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Farewell, Hartman: After 22 seasons, the Wolverines play their last regular-season game on their field of dreams
The Friday Harbor baseball team lit up the scoreboard with 34 runs in just 10 innings and closed out the regular season with back-to-back victories Saturday at home against an under-equipped and overmatched Shoreline Christian squad.
But the story of Saturday’s doubleheader wasn’t really about the action on the field; the Crusaders haven’t put up much of a fight on the baseball diamond as of late.
It was, rather, about the field itself.
Saturday marked the last regular-season game at Hartman Field for the Wolverines. Not just for this season, but forever.
The bats, the balls, the mitts, the helmets — all of it must be gathered up and carried away to make way for the expansion plans of St. Francis Church, which owns the field and has allowed the high
school baseball team, as well as the local Little League, uninterrupted use of the field the past 20 years.
The church plans to build a fellowship hall beginning sometime this spring and will need to use the field to accommodate parking and stormwater retention.
Mike Nash, a member of the St. Francis building committee, expressed regret in an earlier interview that the Wolverines will have to move from Hartman Field.
“The new fellowship hall won’t infringe on the field, but the parking and water retention areas will. There’s no way around that,” Nash said in a mid-December interview. “I would have hoped the ball field could have stayed, but it can’t.”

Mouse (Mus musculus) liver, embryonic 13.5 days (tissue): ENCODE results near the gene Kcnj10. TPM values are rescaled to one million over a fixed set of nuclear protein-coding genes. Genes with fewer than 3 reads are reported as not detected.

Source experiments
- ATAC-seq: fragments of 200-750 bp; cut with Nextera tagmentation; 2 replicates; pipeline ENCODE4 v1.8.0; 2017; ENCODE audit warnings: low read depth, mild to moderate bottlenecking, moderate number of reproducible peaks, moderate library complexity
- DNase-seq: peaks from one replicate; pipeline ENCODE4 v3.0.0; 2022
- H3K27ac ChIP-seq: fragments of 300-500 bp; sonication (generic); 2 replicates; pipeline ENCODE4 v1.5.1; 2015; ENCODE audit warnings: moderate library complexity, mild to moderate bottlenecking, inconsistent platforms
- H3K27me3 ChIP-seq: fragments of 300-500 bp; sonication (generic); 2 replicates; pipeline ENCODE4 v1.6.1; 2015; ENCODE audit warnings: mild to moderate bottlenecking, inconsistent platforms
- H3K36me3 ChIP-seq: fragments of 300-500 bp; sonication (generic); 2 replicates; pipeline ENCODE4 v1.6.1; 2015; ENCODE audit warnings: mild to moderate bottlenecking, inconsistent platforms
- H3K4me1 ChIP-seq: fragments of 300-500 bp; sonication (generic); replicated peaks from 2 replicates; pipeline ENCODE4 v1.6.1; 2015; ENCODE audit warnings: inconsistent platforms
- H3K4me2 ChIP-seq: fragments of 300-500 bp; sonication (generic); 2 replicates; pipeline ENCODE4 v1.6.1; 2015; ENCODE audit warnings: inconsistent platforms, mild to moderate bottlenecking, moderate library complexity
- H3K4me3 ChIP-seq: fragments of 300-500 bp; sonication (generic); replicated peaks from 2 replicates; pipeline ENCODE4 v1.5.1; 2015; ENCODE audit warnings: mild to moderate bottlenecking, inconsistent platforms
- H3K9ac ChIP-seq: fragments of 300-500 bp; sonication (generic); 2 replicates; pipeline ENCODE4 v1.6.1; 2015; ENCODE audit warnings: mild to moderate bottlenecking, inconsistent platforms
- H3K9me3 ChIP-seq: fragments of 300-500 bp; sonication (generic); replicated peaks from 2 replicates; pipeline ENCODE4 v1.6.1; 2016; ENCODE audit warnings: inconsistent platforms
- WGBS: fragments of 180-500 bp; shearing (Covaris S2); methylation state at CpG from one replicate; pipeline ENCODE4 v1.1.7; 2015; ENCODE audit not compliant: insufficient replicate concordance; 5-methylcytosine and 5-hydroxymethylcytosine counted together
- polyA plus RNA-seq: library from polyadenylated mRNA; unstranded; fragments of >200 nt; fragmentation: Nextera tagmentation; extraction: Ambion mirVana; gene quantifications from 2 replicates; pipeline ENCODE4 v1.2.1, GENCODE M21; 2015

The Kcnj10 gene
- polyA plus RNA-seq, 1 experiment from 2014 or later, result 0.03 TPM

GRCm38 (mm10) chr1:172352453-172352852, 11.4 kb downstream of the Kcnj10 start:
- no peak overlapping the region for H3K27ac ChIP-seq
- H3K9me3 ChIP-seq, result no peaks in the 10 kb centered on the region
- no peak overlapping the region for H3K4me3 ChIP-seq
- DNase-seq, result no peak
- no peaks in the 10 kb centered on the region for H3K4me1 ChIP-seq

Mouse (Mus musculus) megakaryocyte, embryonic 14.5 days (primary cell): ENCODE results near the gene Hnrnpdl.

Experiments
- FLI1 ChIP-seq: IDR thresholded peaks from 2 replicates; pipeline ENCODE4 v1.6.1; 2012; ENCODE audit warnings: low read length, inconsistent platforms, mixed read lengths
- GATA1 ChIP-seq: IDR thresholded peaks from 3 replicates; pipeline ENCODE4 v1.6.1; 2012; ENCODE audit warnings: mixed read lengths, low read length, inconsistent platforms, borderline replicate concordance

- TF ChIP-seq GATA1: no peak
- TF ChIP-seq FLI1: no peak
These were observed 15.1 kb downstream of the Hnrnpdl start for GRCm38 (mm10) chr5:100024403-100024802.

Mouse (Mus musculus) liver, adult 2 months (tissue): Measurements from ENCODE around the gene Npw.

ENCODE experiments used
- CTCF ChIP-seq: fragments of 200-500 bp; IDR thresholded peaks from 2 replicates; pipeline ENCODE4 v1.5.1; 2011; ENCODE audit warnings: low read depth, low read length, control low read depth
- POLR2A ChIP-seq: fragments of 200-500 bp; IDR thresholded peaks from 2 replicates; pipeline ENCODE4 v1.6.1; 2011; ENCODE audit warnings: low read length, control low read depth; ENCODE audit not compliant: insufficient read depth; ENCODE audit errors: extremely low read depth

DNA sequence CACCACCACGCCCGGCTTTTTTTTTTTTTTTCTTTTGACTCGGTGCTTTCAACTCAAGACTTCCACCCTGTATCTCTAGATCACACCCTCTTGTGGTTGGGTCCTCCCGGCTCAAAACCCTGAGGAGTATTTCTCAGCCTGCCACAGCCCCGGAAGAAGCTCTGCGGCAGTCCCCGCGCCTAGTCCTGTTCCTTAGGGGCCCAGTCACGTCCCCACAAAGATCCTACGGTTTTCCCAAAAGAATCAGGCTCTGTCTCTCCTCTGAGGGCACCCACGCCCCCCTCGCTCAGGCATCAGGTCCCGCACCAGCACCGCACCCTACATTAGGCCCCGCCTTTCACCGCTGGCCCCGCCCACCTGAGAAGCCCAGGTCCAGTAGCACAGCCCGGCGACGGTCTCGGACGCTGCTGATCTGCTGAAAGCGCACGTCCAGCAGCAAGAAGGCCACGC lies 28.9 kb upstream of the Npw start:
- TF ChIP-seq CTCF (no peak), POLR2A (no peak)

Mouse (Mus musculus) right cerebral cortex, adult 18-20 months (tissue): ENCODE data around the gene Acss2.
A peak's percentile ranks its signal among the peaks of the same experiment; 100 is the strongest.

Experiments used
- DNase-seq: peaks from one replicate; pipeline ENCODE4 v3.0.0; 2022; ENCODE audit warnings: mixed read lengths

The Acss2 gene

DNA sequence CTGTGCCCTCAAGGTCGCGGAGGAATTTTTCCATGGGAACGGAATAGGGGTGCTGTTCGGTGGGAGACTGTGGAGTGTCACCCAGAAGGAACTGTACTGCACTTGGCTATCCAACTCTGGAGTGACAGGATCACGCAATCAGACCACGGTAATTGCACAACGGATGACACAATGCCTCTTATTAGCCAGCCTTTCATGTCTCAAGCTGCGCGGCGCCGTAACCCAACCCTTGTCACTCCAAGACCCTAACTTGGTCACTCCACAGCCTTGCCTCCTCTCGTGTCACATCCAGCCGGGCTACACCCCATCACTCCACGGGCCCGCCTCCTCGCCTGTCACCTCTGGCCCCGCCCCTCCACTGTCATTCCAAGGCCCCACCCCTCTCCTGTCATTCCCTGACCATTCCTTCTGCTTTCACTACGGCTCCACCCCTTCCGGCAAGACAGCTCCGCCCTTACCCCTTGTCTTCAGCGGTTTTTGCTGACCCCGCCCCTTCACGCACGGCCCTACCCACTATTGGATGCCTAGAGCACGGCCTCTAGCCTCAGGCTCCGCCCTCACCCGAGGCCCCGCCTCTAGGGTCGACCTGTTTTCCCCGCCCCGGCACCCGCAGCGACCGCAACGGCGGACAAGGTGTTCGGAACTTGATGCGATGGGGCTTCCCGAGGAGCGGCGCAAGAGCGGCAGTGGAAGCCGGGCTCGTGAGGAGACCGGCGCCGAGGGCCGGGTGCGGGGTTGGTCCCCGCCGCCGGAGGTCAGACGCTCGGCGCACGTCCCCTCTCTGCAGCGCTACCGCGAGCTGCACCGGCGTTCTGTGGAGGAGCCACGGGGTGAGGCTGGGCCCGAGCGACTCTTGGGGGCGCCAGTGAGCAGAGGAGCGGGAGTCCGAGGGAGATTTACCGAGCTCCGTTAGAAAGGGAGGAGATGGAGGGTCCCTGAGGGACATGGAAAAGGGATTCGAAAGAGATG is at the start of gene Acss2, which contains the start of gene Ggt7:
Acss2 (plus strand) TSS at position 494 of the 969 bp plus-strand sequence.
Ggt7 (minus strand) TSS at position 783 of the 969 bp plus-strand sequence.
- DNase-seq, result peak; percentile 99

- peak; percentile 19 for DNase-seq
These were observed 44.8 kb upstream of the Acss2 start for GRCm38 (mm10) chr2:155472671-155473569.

Saying “so long” is no easy feat for Head Coach Rich Warin, whose tenure spans 16 of the 22 seasons that Hartman Field has been the Wolverines’ home field. Saturday’s doubleheader was one giant step closer to the final goodbye. (The Wolverines will likely host a District 1 playoff game today at Hartman Field).
“Except for the loss of family or a loved one, it's probably the saddest day of my life,” Warin said.
The high school baseball team has done more than thrive during its tenure at Hartman Field. It’s excelled. The Wolverines have gone from a patchwork program to a perennial playoff contender and a fixture at the 1A state tournament since the first squad took the field back in 1989. Doug Guard was head coach in four of the team’s first five years.
“If you go to any high school baseball game, Friday Harbor always has the biggest crowd,” Guard said. “I think that’s partly because of Hartman Field’s location. It’s a community centerpiece. I don’t know how many times I take Marguerite just so I can drive by the field and watch the guys playing.”
The 2010 Wolverines made the most of this historic regular-season finale. Alex Jangard belted his sixth home run of the year. Tanner Buck gave up just three base hits in notching another win on the mound. Senior Parker Lawson cracked an RBI double that one-hopped against the 363-foot fence in centerfield and then took the mound for the first pitching assignment of his four-year prep career, and tallied a strikeout along with a three-up, three-down performance. Senior Justin “J.J.” James pitched an inning of relief as well.
“It was fun to see Parker getting to pitch, and J.J. too,” Warin said.
With Saturday’s sweep, the Wolverines closed out their 20-game regular season schedule with 12 consecutive wins and improved to 14-1 in league play and 16-4 overall. They claimed a sixth consecutive Northwest 1A/2B League championship along the way.
Though Hartman Field is no longer an option, high school Athletic Director Rod Turnbull said it’s uncertain where the baseball team will play or where it will practice in 2011. It’s unclear whether the Carter Avenue ball fields, the Wolverines' prospective home, will be ready come next spring, he said.
In the worst-case scenario, he said, the team would play all of its games on the road if it has no home come next year.
“It’s a bit up in the air right now,” Turnbull said. “But the program isn’t going away, that’s for sure.”